3) I illustrated a "lever-up" equal to the Portfolio Risk Portion. One could go 3:1, 4:1 or more. I have done this for very short periods of time. The problem isn't the "math", it's the emotions. If there's a big over-run or a big drop, fear steps in and distorts judgment. Fear often travels with greed. I only recommend it for the very, very disciplined investor

4) I've illustrated SPY. However, there are some tax and other issues that may favor the S&P500 Index SPX, or SPX Minis and worth considering as an alternative to an ETF. I'll be detailing this in an upcoming article.


This article was longer and more extensive than my typical article. I tried to get as much useful information as possible in circulation. My congratulations to all the readers that have stayed this long.

What I've tried to do is point out that Market Risk is less of an issue than most people think. On the other hand, return risk is greater than most people acknowledge.

As a result, I try to beef up returns as much as prudent. But I also understand that human emotions will counter logical plans. So, instead of just "diving in" I use a call calendar spread to beef up returns in a slow market environment and also minimize the risk in doing so. It's a strategy that takes advantage of what the market gives while mitigating the emotional risks ever-present in traditional leveraging.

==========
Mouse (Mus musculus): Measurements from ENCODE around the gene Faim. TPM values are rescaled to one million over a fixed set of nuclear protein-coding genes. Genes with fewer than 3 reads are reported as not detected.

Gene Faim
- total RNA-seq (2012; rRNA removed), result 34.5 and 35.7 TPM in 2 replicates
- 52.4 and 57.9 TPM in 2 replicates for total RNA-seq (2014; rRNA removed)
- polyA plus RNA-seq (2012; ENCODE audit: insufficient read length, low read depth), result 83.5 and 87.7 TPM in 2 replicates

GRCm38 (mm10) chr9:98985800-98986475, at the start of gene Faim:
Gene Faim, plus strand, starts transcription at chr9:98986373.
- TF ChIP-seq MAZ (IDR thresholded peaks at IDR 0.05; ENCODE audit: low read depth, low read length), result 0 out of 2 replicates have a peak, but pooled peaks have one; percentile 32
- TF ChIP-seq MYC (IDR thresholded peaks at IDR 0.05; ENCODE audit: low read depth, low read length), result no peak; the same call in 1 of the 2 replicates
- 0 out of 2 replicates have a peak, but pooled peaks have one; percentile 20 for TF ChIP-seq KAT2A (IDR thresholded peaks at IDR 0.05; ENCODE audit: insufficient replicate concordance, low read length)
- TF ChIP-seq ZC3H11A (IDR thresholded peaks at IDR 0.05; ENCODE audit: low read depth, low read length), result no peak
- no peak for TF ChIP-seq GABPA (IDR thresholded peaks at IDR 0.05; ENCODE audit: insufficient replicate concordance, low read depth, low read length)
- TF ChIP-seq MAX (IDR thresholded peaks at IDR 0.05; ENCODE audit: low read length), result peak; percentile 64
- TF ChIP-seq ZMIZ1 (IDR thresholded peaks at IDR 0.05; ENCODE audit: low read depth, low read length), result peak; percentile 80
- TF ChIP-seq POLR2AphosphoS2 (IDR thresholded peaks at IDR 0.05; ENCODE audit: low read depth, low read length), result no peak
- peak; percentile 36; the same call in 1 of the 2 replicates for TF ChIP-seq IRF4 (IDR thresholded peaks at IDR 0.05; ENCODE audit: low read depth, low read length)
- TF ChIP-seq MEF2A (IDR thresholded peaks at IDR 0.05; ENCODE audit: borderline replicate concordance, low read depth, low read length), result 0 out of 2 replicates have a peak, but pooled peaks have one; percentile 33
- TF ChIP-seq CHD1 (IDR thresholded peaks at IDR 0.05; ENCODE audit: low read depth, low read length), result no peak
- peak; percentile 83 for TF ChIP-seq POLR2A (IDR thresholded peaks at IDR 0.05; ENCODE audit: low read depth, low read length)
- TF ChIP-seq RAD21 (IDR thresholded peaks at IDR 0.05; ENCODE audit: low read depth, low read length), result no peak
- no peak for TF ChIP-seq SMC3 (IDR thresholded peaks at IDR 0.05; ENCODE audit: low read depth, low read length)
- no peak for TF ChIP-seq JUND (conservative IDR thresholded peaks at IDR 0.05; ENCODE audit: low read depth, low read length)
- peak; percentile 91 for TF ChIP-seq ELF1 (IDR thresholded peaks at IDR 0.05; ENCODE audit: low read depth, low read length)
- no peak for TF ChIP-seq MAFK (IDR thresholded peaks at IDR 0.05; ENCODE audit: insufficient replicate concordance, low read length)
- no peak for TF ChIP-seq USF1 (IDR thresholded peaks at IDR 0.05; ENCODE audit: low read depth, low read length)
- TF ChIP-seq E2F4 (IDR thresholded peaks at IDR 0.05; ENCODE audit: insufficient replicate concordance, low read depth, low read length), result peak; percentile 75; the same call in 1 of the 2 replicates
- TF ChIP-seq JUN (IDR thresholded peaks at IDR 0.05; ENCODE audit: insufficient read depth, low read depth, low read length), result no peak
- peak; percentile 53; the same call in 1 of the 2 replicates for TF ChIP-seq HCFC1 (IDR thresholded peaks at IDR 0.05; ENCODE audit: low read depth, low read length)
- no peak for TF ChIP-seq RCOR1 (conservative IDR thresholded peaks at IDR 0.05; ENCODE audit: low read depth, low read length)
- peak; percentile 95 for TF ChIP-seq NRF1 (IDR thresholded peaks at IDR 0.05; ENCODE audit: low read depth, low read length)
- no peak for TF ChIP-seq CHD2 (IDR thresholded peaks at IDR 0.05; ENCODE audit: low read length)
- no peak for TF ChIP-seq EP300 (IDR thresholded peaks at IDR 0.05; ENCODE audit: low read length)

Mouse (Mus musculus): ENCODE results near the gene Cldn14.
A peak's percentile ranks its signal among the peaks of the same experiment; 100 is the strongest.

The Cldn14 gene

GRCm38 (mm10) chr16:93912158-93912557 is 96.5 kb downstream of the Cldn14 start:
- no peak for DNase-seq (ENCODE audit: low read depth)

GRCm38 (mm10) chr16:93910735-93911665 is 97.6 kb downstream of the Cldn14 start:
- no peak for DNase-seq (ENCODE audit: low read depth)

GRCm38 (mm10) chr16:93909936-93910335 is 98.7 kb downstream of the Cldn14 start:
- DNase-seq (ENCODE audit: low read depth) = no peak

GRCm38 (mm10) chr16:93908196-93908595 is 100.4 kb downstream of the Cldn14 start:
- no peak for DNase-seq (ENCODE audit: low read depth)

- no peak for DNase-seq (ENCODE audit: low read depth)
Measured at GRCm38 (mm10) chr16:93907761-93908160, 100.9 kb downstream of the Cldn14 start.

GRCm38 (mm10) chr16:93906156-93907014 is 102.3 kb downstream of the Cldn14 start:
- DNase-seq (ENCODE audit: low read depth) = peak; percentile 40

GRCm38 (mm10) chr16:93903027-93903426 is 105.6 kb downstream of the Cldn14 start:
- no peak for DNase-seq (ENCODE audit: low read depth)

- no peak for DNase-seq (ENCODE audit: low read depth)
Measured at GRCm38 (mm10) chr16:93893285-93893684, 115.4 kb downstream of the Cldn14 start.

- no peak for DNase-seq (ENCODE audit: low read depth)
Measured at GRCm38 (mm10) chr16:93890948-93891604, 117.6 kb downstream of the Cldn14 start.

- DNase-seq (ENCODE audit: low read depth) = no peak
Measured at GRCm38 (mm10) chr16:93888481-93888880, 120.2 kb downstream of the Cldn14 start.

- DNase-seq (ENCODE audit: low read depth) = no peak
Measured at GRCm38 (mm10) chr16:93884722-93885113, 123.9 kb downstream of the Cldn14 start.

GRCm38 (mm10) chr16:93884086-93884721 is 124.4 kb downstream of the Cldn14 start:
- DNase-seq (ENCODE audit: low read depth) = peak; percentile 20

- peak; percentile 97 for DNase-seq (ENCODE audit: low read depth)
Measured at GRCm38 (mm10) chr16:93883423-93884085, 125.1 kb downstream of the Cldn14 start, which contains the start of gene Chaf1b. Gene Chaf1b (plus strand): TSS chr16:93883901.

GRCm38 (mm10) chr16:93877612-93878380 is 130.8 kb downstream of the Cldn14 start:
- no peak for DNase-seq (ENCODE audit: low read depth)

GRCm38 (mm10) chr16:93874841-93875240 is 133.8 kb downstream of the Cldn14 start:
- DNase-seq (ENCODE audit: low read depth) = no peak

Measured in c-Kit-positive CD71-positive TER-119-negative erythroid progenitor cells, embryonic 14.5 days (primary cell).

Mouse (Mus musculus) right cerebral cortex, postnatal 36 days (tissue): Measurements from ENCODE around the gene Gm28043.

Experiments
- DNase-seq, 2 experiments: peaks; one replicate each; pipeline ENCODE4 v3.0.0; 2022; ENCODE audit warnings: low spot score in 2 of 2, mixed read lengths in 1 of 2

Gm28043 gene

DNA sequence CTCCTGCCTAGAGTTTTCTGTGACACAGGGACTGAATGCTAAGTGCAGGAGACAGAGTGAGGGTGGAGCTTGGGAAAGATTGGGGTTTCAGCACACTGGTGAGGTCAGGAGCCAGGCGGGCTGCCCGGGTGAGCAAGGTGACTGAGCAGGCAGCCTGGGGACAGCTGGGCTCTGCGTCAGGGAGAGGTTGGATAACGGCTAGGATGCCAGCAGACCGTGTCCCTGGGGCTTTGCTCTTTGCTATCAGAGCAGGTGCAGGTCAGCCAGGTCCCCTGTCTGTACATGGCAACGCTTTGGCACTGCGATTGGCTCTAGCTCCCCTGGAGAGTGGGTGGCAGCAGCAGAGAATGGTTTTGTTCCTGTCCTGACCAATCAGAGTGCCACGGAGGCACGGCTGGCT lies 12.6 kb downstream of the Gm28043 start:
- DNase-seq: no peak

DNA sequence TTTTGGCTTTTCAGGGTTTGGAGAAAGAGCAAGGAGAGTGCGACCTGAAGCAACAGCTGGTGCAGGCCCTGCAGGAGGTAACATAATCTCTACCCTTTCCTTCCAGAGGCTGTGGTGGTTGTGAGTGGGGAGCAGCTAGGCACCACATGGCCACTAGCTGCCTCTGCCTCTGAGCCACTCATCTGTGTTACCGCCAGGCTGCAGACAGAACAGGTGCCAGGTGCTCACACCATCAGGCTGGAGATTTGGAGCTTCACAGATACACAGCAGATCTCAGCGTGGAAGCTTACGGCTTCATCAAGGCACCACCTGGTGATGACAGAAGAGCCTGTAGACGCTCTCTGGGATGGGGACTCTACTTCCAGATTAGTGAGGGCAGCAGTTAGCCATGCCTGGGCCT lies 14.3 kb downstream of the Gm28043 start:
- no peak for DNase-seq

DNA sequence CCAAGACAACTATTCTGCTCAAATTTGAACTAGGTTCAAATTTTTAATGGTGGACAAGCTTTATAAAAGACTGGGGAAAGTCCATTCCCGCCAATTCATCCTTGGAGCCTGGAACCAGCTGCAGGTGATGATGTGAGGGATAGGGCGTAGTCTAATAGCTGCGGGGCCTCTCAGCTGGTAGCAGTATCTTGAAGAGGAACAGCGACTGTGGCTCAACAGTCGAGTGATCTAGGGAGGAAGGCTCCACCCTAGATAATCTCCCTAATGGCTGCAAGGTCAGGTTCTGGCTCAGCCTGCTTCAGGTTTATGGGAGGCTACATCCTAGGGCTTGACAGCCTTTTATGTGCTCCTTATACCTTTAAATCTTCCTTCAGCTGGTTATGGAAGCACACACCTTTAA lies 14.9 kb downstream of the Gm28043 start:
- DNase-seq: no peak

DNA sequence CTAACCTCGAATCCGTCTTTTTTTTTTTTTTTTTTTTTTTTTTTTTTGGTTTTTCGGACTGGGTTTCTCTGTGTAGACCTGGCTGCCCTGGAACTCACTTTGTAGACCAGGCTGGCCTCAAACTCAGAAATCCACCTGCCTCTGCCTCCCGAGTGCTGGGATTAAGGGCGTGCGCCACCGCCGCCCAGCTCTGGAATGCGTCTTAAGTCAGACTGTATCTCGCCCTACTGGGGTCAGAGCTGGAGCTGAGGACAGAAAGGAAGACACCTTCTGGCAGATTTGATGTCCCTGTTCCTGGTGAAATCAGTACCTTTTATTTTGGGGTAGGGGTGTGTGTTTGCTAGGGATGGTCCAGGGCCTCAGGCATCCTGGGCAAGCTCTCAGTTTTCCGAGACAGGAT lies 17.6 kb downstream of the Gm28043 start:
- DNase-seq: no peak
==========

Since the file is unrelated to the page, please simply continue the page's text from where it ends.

Conclusion: Everyone talks about managing risk but they rarely define it. To me, the biggest risk is investor inability to achieve long term, meaningful returns after taxes, inflation, costs and "mistakes". I can't stress enough that Portfolio Returns and Portfolio Management is the heart of solid investing.

What I've detailed here are two option strategies designed as an adjunct to one's portfolio. They are not one-'n-done or hit-'n-miss "option trades", but deliberate, long term portfolio enhancement strategies.

I have employed option strategies for decades and have made about every mistake one can make. I'd like to believe that I've also learned what works and how to work it.

Disclosure: I am/we are long SPY.

I wrote this article myself, and it expresses my own opinions. I am not receiving compensation for it (other than from Seeking Alpha). I have no business relationship with any company whose stock is mentioned in this article.

Additional disclosure: I buy and sell options on SPY and SPX